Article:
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Thread: 577 NE 2.75 " and 777

  1. #1
    Boolit Master
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    577 NE 2.75 " and 777

    i was @ the range today with my 577 NE 2.75" case. I have an Army & Navy double Gun. appox 1890 - 1910-. I have decided to work up a Pleasing Load using 777.
    I have shot Factory Kynoch's. but Intense recoil has been To much for Me Lately. Loaded up 10 Round Using 85 Gn T7 behind a Barnes 750 GN FMJ , Wonder wad Between Bullet and powder. Velocity appox 1700
    The rifle shot well @ 50 yards with a Very stiff Recoil but not Overwhelming . Group was appox 6 " non Regulated. Next round looking to Increase4 to 87 - 90 GN .
    Clean burning no residue
    anyone else shooting This
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  2. #2
    Boolit Master
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    I've never shot T-7 in anything so can't speak to how well it would work. With plain old Black Powder the solids that are ejected from the muzzle add to the recoil according to reports from the guys that shot both when the change over started. I'm wondering if you will get more or less recoil from your loads and if regulation is possible with a less punishing load. I am surprised that your gun would want 750 grain bullets as I was under the impression that all the 2.75" Nitro Express guns were regulated for the 650 grain bullet. Have you considered cast bullets?

    Do you know who built your rifle? Army & Navy was the retailer. What type of action, lever over guard, top lever, hammers, hammerless? Pictures would be nice.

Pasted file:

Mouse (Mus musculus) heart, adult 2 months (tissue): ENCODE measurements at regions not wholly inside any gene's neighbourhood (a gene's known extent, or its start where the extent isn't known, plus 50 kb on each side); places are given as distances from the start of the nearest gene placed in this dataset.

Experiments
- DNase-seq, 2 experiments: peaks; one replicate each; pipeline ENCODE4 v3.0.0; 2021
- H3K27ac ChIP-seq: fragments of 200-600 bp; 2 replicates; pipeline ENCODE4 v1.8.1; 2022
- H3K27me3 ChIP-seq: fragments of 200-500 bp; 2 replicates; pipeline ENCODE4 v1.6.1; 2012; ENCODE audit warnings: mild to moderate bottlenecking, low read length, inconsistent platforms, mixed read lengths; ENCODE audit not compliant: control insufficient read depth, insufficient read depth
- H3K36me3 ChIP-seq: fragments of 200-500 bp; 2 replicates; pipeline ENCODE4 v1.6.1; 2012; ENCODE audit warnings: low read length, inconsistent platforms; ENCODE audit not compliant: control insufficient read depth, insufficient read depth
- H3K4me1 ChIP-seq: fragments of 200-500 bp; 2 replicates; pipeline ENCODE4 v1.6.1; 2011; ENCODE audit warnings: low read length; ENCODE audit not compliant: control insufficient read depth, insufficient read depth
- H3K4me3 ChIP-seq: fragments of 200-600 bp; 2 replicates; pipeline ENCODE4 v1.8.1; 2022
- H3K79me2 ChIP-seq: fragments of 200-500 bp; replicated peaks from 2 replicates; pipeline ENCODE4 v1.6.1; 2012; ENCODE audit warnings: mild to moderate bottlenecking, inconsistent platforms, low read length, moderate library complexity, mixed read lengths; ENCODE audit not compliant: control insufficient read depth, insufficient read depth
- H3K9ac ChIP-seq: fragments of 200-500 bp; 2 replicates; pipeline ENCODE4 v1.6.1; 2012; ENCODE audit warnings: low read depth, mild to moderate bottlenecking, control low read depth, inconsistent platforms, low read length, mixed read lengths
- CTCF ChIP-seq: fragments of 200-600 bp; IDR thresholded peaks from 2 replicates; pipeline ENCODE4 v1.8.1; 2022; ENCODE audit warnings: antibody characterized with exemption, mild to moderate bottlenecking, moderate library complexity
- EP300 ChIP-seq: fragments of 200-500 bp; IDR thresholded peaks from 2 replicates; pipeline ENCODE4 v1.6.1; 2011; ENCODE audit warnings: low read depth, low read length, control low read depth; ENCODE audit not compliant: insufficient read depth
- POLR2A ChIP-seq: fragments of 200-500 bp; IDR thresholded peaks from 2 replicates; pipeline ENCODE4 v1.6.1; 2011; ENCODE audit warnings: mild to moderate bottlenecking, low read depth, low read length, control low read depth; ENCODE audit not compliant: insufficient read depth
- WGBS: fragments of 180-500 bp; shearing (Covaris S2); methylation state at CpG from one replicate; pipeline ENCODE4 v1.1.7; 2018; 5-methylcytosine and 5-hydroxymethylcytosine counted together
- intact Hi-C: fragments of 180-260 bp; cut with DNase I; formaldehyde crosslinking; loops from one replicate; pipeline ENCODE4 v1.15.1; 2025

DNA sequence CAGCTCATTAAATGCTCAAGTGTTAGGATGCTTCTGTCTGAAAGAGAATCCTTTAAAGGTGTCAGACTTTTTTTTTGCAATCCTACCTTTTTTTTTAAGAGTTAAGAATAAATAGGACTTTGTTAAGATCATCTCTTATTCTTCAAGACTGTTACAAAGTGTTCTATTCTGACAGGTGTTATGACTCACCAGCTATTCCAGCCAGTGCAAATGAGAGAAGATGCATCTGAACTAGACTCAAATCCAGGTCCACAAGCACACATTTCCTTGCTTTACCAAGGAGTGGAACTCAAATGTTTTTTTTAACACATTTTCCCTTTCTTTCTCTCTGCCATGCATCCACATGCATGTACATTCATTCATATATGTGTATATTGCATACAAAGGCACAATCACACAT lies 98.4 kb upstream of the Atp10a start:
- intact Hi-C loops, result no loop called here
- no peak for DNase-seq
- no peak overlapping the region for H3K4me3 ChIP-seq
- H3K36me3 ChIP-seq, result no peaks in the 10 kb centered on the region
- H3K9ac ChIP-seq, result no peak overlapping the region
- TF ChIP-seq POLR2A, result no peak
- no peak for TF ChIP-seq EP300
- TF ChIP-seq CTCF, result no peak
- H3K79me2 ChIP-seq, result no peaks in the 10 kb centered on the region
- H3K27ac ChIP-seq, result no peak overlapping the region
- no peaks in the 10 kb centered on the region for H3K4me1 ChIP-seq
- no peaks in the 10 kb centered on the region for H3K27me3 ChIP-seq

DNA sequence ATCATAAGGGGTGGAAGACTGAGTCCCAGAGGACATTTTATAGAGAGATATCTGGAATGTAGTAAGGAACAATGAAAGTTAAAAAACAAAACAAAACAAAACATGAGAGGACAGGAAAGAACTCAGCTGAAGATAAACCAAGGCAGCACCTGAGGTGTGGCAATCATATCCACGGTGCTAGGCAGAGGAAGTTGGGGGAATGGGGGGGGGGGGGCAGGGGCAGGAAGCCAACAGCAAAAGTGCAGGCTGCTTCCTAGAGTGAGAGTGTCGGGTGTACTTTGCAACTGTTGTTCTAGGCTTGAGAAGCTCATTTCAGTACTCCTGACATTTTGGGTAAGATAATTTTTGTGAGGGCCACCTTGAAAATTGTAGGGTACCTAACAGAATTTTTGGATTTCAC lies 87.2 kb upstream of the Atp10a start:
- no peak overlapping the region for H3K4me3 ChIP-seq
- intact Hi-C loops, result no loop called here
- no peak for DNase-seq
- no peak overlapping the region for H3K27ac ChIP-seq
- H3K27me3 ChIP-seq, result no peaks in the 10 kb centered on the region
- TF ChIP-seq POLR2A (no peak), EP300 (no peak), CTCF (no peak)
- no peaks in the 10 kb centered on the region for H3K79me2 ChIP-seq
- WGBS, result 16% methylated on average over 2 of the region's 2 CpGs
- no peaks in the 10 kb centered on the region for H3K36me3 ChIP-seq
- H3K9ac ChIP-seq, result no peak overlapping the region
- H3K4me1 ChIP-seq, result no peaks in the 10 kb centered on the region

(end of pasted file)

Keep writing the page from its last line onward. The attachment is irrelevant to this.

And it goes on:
BIG OR SMALL I LIKE THEM ALL, 577 TO 22 HORNET.

  3. #3
    Boolit Master
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    my rifle is an Under lever , Hammered, I have an good amount of 750's on hand thats why the choice. . cast is an Option.
    As to the actual i would Have to chect the proofs is possible
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  4. #4
    Boolit Buddy Huvius's Avatar
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    You probably won't find anything on the rifle to tell you what bullet weight and charge it was regulated for unless it is a late light cordite rifle.
    There are a couple things you may want to comment on.
    What was column are you using with that light of charge?
    What type of rifling does it have?
    Are the barrels fluid steel or Damascus?
    What does the rifle weigh - this can be a clue as to whether it was built for heavier loads or not.

    Is your 6" group all over for lefts and rights or can you discern any spread or crossover for each barrel? I doubt you would ever cross with heavy bullets and lighter charges though.
    In fact you may not get anything satisfactory with those bullets and a charge that light.

    The original 1880s Kynoch load was a 530gr solid or 480gr hollow cast bullet with 160grs of powder.
    Taylor lists the 2.75" as having either a 520gr copper tubed or a 560gr solid cast bullet with the 160gr charge.

    Also, after a cursory search on the NE forum, it looks like 777 is quite corrosive on brass so that's something to think about too.
    Last edited by Huvius; 08-10-2017 at 11:42 AM.

  5. #5
    Boolit Master
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    To answer part of The question. Wad was a fiber ungreased 1/4 ' wonder Wad.
    Fluid steel Barrels weight 12 Lb's
    The right barrel did not cross the left